“Sausage Party” is the story of how a fella named Frank goes on a journey of discovery, as he always “knew” one truth about The Great Beyond but then suddenly was presented with evidence that showed him something else, something that propelled him to figure out what really awaits everyone in the next world, and he becomes determined to take this new information and let everyone else know about it so they can all be in on the grand ultimate truth together.
You see, when things start out, Frank (Seth Rogen) and Brenda (Kristen Wiig) are just a couple of lovebirds waiting for the correct, predetermined time for them to be able to consummate their love, and they are surrounded by like-minded folks all wanting the same thing. And near them are other groups, with differences throughout but still all united under one common theme – awaiting The Great Beyond. In The Great Beyond they know they only have good things waiting for them, and these good things change depending on what each group wants, but it all boils down to “good times for all.” Everyone is so excited for the grandness of The Great Beyond that they are desperate to get their soon, hoping every morning that would be the day they are chosen to move on.
But then Frank goes on a reluctant hero’s journey, traversing through new lands and discovering new people – he gets outside of his bubble and he gets a bigger perspective, and with this comes the realization that The Great Beyond is not what they all thought it would be. Instead of a utopia where their dreams came true, The Great Beyond was a temporary hellscape which ended in oblivion, and with evidence in hand, Frank becomes determined to awaken the sleeping masses to the truth that awaits them all.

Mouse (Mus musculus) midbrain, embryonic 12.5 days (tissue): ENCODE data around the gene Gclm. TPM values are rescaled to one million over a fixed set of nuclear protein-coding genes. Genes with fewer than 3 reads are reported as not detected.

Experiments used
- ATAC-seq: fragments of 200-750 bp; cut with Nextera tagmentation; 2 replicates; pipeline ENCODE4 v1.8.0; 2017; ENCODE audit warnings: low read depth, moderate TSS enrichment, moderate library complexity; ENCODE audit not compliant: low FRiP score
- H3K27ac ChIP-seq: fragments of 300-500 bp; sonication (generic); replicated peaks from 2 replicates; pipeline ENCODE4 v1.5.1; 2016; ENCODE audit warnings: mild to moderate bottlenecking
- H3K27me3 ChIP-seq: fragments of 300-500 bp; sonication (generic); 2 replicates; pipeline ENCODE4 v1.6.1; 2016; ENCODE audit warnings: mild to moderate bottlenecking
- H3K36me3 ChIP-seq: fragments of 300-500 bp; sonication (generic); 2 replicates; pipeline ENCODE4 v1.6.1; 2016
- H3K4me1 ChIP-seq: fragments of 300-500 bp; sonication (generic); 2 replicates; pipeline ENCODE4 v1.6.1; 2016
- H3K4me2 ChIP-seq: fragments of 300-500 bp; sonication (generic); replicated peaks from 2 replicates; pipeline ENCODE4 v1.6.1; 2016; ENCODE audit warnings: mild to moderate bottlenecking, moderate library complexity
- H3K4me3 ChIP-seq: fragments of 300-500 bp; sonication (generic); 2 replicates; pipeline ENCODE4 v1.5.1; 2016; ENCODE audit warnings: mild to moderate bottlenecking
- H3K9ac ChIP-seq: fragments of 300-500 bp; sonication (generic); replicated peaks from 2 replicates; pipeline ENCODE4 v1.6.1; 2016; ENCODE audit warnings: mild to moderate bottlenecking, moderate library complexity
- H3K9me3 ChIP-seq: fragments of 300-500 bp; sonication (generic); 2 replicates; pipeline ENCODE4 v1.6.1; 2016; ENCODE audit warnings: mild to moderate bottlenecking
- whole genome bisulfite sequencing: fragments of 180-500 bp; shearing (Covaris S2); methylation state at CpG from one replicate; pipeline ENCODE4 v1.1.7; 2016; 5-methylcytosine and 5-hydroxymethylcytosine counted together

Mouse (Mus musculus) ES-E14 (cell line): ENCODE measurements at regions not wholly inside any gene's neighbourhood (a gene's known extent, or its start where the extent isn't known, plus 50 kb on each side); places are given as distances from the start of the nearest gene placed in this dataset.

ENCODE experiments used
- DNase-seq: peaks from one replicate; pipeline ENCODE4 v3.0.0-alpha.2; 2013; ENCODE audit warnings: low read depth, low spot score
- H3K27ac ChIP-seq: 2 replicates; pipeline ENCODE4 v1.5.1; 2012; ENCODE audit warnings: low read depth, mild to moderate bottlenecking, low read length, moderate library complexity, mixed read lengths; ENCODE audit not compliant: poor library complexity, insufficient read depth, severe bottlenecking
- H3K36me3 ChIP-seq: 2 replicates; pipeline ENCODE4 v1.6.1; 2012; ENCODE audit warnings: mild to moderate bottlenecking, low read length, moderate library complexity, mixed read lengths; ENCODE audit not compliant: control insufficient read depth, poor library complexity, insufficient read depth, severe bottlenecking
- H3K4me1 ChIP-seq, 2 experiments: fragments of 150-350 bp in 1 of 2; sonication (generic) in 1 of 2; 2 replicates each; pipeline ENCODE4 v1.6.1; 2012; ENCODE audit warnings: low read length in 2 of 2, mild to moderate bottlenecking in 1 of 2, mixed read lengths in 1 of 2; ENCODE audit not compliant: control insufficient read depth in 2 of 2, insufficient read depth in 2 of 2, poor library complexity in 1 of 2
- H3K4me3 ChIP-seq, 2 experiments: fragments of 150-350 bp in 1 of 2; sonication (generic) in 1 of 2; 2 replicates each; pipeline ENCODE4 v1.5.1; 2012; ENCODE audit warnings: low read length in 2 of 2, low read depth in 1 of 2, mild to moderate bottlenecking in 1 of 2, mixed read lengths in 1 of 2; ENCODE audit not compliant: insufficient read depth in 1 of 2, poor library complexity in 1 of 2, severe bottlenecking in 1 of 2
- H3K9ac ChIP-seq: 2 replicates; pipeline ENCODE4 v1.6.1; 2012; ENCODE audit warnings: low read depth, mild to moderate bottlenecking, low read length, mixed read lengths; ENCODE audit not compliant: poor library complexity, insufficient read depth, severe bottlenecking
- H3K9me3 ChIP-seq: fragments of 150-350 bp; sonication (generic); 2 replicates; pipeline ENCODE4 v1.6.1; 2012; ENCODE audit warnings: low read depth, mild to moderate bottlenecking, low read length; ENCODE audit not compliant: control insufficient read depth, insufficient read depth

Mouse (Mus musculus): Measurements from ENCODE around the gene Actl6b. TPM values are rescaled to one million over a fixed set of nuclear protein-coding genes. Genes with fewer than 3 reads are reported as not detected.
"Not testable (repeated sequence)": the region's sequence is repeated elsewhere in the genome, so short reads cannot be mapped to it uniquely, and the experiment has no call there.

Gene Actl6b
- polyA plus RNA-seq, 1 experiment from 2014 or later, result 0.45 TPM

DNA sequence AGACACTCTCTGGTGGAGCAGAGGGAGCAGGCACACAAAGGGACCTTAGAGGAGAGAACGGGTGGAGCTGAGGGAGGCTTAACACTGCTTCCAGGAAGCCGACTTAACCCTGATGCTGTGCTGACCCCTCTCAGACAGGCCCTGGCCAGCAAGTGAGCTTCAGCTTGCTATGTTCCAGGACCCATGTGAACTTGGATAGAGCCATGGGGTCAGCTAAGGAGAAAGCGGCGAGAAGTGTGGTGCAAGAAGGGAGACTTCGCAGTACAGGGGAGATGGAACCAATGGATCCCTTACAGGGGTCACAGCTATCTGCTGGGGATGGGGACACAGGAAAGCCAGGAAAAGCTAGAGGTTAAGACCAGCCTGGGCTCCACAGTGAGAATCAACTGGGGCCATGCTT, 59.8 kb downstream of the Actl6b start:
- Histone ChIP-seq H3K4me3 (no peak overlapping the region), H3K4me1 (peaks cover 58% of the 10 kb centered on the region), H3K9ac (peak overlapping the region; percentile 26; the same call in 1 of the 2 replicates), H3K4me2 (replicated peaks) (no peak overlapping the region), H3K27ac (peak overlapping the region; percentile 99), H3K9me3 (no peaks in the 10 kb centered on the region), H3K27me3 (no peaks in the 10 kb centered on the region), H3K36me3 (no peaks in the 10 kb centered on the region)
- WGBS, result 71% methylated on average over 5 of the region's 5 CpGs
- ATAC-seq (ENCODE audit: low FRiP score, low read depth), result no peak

In this regards, “Sausage Party” is a meditation on the possibility of an afterlife as well as a warning to new atheists about the proper way to “spread their message.” Indeed this movie says outright that compassion and understanding is more important than making someone else see your own point of view, and why you may know “the truth,” that doesn’t mean you need to go around bludgeoning people with this like a hammer. Religion can help people cope with the very possible meaningless of existence, because most folks don’t want to go around thinking about how their is nothing greeting them when they die, that death is simply the end of it all, people need to believe there is something more, and religion allows for this, which then means people can live in this life without being anxious about what happens in the next one.
Until religion goes too far in the other direction, of course, and then a heaven and hell dynamic is created, so now the afterlife can have a possible punishment as well as a possible reward, something that has to be worked for somehow. And if there is a rewarding afterlife, that would compel some religious people to want to get through this life even faster, hurry up and get it over with, because why spend more time here when there is so much better? Frank and his friends just keep waiting to get chosen so they can leave, and others keep fighting over territory so they can have a better chance at The Great Beyond, when in reality everything they need or want is right in front of them and they are missing it because they are too busy trying to gain Divine attention.
“Sausage Party” definitely makes the case for an atheistic Rationalist Satanism over any other sort of monotheist or polytheist philosophies, ultimately arguing that epicureanism – a rejecting of predetermination in favor of enjoying the pleasures afford by being in the here and now, without fear of what might come in The Great Beyond – is the more fulfilling and honest way of living, which would lead ultimately to a more socially harmonious and understanding society. This is also quite a non-religious antinomian stance, and it can also be argued that it would all just resort to outright hedonism to the worst degree, but according to “Sausage Party,” this is still better than sitting around doing nothing and waiting for eternal nothingness to come whisk us away.
Also this is an animated movie about foods and other consumer goods that talk but it is rated R so there are lots of sex jokes, and some foods smoke weed out of a kazoo, and they say fuck a lot, and there’s a food orgy, and also some murder.
So take the kids.